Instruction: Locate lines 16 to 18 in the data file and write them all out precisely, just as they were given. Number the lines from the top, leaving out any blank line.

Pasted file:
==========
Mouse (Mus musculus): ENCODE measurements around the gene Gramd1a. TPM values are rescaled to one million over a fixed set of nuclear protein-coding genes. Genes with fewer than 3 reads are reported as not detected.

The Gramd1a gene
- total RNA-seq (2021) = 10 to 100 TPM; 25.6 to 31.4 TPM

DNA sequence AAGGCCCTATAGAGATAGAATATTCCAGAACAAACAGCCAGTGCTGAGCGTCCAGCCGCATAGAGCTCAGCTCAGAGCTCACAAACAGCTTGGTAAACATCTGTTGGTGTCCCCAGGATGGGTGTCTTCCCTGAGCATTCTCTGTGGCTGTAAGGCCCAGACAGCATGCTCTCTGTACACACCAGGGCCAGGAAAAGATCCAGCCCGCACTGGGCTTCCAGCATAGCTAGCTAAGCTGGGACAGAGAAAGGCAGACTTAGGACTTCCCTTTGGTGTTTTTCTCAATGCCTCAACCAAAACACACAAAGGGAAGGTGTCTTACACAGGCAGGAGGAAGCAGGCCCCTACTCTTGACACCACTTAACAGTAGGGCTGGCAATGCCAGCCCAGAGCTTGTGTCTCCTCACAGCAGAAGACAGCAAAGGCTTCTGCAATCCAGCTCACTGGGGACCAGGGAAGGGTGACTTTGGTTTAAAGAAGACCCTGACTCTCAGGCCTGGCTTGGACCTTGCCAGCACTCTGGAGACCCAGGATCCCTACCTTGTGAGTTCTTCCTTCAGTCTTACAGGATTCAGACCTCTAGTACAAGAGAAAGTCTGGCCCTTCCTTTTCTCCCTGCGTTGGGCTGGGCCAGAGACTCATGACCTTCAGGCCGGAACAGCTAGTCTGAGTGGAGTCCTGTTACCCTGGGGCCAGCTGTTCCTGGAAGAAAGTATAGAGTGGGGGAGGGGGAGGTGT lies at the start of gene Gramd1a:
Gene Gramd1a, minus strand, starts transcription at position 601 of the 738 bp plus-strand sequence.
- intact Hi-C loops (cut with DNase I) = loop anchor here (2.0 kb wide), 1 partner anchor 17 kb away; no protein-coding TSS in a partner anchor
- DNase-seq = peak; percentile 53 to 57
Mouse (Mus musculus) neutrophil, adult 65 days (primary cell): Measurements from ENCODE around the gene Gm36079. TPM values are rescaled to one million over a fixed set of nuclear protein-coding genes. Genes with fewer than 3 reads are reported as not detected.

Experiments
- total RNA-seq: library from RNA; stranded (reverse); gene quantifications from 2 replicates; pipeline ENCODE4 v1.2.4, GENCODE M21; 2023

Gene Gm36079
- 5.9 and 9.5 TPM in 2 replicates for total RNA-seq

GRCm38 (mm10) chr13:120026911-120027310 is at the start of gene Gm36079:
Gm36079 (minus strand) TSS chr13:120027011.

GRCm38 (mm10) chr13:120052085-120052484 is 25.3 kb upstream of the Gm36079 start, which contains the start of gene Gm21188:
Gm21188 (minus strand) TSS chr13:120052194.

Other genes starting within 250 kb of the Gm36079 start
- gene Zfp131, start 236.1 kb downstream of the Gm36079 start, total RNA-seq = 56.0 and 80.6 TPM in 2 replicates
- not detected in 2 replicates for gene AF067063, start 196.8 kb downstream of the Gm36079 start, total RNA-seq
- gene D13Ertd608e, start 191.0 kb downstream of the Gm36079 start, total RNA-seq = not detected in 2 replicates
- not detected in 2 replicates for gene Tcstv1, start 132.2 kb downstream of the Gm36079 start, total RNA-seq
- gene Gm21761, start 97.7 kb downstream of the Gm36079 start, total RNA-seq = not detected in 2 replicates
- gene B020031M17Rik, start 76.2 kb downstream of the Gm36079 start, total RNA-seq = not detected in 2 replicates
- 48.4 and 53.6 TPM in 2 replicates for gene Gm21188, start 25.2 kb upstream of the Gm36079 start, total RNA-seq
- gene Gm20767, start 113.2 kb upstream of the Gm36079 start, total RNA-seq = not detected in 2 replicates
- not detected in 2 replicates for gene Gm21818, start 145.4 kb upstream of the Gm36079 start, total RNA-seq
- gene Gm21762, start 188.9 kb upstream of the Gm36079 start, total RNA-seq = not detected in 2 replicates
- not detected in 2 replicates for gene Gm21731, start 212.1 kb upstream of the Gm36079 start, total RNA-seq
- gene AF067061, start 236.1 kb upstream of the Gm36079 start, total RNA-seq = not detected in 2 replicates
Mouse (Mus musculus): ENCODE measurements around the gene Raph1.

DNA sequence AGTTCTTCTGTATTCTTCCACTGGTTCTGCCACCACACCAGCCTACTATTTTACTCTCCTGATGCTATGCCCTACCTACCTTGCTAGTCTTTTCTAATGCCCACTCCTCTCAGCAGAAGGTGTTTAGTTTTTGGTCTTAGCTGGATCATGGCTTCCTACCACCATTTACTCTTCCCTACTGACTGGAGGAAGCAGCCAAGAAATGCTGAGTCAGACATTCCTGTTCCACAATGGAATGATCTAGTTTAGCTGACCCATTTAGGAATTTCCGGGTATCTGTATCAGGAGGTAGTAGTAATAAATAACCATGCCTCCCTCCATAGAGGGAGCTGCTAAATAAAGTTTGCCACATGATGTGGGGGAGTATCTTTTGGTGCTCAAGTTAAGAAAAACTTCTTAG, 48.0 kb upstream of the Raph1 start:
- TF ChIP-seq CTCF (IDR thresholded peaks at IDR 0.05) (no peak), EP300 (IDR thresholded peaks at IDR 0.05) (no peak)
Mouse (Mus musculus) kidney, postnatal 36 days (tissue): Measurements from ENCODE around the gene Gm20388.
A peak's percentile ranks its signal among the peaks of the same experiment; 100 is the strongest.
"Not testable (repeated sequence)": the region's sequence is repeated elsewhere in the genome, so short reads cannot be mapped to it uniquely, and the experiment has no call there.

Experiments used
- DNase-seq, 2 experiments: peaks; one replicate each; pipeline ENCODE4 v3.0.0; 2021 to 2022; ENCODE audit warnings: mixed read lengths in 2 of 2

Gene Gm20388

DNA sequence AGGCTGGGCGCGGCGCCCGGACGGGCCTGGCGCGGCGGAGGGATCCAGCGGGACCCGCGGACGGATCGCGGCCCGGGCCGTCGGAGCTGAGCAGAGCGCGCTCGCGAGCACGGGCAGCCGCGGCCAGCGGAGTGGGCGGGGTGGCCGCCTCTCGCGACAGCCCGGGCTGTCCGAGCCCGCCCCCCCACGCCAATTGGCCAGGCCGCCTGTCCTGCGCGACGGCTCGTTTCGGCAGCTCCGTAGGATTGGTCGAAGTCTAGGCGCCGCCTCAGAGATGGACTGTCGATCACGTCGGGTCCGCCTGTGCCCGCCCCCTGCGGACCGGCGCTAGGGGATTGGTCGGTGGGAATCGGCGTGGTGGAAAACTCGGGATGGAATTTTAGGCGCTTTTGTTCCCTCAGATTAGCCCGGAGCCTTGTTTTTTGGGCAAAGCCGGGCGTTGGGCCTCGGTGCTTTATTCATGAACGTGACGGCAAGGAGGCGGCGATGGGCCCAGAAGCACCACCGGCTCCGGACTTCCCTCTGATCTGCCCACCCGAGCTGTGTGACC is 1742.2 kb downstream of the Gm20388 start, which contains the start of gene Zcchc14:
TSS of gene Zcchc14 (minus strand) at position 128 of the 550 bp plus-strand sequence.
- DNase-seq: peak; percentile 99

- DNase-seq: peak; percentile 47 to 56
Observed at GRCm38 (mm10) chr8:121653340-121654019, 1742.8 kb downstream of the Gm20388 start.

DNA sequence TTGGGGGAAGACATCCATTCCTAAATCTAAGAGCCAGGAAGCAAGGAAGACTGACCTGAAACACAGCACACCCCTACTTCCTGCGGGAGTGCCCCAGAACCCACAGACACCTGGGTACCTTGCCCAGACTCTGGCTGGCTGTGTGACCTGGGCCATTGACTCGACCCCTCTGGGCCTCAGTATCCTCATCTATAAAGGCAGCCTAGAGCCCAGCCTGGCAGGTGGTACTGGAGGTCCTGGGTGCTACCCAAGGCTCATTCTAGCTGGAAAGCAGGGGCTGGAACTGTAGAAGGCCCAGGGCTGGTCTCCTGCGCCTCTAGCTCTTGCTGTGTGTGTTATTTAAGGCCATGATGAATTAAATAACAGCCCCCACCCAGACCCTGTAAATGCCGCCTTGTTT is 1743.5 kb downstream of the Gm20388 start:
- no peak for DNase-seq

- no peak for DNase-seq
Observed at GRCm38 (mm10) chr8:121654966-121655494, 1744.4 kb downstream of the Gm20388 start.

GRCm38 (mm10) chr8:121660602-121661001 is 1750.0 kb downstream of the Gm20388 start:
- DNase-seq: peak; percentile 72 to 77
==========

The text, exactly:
Gm21188 (minus strand) TSS chr13:120052194.

Other genes starting within 250 kb of the Gm36079 start
- gene Zfp131, start 236.1 kb downstream of the Gm36079 start, total RNA-seq = 56.0 and 80.6 TPM in 2 replicates